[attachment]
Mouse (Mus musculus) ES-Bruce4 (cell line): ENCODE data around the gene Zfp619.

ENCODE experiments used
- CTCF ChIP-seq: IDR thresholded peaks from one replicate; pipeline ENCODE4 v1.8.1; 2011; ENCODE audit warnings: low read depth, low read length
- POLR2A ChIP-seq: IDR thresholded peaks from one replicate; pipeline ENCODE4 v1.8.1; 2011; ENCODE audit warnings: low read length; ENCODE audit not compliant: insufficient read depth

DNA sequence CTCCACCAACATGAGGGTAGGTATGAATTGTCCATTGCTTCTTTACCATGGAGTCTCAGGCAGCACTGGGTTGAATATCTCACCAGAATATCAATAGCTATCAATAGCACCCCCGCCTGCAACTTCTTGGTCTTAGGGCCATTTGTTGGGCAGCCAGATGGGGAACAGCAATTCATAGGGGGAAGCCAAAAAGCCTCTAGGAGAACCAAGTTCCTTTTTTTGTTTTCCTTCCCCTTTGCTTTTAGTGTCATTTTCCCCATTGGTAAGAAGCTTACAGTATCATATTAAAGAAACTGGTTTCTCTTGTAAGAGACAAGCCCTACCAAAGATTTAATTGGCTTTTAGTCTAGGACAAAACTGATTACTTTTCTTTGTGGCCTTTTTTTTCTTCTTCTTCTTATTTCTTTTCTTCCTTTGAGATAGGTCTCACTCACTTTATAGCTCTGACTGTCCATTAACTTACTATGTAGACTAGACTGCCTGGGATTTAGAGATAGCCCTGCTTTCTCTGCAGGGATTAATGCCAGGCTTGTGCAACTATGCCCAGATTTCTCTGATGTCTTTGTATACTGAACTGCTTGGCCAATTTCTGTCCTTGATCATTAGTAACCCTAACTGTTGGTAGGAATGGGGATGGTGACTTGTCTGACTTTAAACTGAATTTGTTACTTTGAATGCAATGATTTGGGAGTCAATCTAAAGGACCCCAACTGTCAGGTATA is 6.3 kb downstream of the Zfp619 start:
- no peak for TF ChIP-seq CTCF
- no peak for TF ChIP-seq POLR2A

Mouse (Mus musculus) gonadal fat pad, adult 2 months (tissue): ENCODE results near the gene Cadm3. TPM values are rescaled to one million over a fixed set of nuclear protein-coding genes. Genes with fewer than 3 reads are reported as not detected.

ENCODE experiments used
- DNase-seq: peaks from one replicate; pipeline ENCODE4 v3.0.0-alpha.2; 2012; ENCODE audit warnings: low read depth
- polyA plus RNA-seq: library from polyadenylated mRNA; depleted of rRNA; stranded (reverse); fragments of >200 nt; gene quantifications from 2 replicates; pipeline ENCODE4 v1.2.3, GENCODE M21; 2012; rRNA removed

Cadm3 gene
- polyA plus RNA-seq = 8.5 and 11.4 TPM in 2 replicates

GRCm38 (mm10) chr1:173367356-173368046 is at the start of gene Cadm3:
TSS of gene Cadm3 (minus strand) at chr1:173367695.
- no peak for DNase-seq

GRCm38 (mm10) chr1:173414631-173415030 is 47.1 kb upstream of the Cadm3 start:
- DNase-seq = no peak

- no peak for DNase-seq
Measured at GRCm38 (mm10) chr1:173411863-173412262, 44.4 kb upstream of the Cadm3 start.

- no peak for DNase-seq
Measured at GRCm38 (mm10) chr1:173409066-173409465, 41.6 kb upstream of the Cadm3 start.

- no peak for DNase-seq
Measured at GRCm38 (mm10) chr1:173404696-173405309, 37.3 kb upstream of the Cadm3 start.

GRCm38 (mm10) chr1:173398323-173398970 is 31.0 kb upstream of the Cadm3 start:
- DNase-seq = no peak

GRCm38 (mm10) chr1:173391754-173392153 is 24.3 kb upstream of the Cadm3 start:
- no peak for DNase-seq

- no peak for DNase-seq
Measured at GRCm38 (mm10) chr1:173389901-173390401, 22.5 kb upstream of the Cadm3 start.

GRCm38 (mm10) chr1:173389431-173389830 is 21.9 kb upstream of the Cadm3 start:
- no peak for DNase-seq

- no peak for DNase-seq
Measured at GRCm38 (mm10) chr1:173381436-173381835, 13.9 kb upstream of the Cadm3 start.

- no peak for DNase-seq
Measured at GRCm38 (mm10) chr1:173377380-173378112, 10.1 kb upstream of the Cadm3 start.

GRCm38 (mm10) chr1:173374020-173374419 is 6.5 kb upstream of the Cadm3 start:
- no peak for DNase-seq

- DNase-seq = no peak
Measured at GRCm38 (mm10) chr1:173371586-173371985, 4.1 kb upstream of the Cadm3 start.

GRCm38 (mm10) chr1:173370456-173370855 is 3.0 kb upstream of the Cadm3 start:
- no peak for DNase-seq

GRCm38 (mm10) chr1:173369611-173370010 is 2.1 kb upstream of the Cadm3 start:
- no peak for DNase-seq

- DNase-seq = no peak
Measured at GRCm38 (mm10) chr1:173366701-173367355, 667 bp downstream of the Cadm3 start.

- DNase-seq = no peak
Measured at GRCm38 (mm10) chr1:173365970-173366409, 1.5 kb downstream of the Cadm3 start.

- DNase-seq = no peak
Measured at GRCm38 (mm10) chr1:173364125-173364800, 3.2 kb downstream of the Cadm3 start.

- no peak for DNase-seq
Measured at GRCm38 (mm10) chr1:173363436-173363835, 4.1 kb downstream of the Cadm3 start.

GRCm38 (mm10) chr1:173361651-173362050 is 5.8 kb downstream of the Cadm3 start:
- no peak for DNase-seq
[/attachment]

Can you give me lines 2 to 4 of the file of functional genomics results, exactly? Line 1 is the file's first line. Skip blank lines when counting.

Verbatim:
ENCODE experiments used
- CTCF ChIP-seq: IDR thresholded peaks from one replicate; pipeline ENCODE4 v1.8.1; 2011; ENCODE audit warnings: low read depth, low read length
- POLR2A ChIP-seq: IDR thresholded peaks from one replicate; pipeline ENCODE4 v1.8.1; 2011; ENCODE audit warnings: low read length; ENCODE audit not compliant: insufficient read depth